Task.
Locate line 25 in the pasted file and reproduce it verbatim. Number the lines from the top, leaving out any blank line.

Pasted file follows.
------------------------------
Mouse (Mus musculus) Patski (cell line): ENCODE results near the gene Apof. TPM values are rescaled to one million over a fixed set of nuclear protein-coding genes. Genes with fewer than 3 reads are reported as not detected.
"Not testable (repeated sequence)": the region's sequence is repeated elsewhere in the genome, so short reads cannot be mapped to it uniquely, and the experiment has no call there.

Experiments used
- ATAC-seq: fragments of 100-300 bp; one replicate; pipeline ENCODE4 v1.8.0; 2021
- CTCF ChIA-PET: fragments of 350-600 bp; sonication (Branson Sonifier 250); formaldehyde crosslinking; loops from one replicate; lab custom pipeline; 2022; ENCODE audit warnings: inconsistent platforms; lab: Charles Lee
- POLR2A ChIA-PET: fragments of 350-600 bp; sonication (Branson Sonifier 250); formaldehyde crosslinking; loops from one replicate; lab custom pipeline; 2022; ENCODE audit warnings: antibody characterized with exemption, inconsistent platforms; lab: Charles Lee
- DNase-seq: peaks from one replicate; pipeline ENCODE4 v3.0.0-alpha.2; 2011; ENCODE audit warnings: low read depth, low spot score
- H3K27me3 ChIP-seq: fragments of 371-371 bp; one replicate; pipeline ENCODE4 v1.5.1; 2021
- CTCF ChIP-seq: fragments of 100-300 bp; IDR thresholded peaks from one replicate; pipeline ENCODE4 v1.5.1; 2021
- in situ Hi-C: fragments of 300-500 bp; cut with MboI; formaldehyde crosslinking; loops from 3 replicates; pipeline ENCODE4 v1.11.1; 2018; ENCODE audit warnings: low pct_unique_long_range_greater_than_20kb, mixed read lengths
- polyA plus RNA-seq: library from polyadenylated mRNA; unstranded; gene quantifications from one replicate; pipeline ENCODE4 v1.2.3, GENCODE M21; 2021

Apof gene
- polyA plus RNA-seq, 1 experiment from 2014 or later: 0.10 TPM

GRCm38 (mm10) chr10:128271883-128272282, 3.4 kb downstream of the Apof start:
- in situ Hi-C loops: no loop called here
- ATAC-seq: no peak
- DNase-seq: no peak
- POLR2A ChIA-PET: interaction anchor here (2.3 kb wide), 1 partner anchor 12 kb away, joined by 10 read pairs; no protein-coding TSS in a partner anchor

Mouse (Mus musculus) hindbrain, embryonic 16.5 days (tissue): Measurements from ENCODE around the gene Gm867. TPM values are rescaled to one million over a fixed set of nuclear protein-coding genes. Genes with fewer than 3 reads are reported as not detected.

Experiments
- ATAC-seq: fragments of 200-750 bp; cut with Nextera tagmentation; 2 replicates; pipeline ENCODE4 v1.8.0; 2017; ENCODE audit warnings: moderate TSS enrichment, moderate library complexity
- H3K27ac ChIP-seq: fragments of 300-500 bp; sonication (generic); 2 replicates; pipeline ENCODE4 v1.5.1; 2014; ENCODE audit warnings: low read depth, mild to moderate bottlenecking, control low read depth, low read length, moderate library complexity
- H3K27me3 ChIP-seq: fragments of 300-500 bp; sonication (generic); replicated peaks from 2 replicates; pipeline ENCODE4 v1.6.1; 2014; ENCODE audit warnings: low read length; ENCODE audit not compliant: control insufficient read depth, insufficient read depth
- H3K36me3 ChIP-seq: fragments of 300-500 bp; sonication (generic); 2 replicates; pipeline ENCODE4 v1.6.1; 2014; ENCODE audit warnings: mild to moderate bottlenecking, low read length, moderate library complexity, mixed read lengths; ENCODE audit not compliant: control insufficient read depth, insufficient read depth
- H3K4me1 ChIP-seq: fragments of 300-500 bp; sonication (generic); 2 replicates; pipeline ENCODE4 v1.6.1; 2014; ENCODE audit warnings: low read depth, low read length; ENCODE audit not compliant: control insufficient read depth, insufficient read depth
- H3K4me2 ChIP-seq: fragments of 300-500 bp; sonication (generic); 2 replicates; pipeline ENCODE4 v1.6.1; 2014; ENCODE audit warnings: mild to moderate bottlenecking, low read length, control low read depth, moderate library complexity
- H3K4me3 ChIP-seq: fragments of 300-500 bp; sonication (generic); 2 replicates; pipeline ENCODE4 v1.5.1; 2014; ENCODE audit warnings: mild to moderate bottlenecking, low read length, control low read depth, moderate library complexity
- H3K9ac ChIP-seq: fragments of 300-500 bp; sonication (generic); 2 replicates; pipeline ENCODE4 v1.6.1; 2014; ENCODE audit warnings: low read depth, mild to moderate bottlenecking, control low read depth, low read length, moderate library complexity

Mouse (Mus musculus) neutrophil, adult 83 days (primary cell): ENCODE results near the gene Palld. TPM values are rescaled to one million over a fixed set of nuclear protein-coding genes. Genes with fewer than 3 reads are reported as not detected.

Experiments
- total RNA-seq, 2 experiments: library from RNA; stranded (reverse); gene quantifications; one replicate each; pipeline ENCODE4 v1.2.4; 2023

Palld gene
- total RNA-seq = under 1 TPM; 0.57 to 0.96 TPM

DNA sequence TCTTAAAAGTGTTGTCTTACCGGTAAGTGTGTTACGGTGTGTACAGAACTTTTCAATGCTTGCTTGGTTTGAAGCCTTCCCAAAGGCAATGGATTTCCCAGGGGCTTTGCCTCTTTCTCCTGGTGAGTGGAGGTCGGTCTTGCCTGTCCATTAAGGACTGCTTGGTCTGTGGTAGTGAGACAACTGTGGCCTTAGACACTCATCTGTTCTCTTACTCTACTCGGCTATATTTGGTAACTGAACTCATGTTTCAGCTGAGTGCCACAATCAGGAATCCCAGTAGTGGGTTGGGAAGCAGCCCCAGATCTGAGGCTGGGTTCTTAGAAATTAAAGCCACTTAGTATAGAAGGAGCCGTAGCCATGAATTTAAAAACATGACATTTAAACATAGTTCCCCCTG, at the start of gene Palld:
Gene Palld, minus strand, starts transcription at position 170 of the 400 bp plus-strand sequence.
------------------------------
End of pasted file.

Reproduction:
- H3K4me1 ChIP-seq: fragments of 300-500 bp; sonication (generic); 2 replicates; pipeline ENCODE4 v1.6.1; 2014; ENCODE audit warnings: low read depth, low read length; ENCODE audit not compliant: control insufficient read depth, insufficient read depth